- Learn a new song on the guitar
- Take a shower
- Sing This Bitter Pill as loud as possible
Writer’s block, for me, is usually a sign that I’m fighting something I should be writing. Or that I’m trying to make it “perfect,” instead of vomiting my soul on the page.
Writing What You Know
Before I ever decided to become a trainer or even launch my coaching business, I read articles by the giants in the industry. And these guys are smart. Like, the best of the best. But I’m no Tony Gentilcore, Dean Somerset, Dan John, or Ben Bruno.
Those guys dive deep into the science behind how the body works while you lift. But, me?
I love reading anything written by the best of the best, and (for the most part) I understand the super-sciency terminology they use.
But my friends who first came to me and asked about getting in shape, probably don’t. And the clients I work with don’t really care about the science either. What they want are the exercises that help them feel better, move better, and look better naked.
And it’s my job to take the knowledge I have, and that I continue to seek, and add a bit of a nerdtastic flare to it—providing my readers and clients with a frame of reference they connect with, be it video games, comics, Star Wars, or sports.
Those four things above are what I know. They are who I am; and the lens through which I view the world around me.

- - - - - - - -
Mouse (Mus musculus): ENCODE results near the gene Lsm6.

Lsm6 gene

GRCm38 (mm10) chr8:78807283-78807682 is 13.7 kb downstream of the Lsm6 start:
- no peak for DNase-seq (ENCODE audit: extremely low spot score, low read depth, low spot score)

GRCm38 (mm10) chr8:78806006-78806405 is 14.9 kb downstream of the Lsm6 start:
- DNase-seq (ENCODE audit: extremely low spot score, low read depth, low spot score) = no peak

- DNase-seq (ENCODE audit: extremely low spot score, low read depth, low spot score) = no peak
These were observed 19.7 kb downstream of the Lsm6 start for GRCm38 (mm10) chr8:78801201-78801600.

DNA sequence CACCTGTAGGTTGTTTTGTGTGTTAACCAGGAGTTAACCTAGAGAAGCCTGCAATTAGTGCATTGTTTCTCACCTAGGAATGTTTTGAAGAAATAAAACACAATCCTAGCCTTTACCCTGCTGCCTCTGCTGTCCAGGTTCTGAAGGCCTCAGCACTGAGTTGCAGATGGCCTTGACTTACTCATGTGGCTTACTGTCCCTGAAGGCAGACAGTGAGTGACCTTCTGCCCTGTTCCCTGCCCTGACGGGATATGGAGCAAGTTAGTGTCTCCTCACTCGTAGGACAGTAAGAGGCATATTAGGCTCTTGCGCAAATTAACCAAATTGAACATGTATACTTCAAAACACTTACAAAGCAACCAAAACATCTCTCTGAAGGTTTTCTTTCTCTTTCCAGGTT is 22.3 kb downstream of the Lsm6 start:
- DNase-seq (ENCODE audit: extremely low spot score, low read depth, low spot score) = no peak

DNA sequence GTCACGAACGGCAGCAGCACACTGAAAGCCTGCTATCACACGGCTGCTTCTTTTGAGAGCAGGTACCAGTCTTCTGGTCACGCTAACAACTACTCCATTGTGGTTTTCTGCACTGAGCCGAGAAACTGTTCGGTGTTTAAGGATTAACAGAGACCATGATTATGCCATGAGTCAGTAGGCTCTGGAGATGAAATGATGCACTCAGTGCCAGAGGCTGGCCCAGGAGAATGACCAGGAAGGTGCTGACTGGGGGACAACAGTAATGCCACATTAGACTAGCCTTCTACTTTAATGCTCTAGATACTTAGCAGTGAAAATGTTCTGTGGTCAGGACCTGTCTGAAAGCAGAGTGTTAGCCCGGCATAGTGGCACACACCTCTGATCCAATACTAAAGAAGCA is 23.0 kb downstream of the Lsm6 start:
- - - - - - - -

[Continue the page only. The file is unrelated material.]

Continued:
I don’t know everything about kinesiology. But, I do know how to connect diet to Indiana Jones, motivation to Lord of the Rings, leadership to Call of Duty, and pretty much everything else to Star Wars or my love for UNC basketball.
So that’s what I’m gonna write about. Oh, and Buffy.
It’s Not the Tool, It’s How You Use It
Before I joined the Roman Fitness Systems Mastermind, I remember having a long conversation with Tanner Baze about how we hated reading sales copy. We felt dirty. Icky.
Like the words we were reading were written by He Who Shall Not Be Named himself.
God, were we stupid.
We were looking at copywriting all wrong. Or, at least, I was (I don’t know about ole dtbaze).
Because the truth is, all writing is copywriting.
Hemingway, Fitzgerald, Rothfuss, King, Shakespeare, every single author who has ever written a story or a screenplay, was, essentially, writing sales copy.
Copywriting—in the sales realm—has one primary goal: to get you to buy whatever product the ad is selling.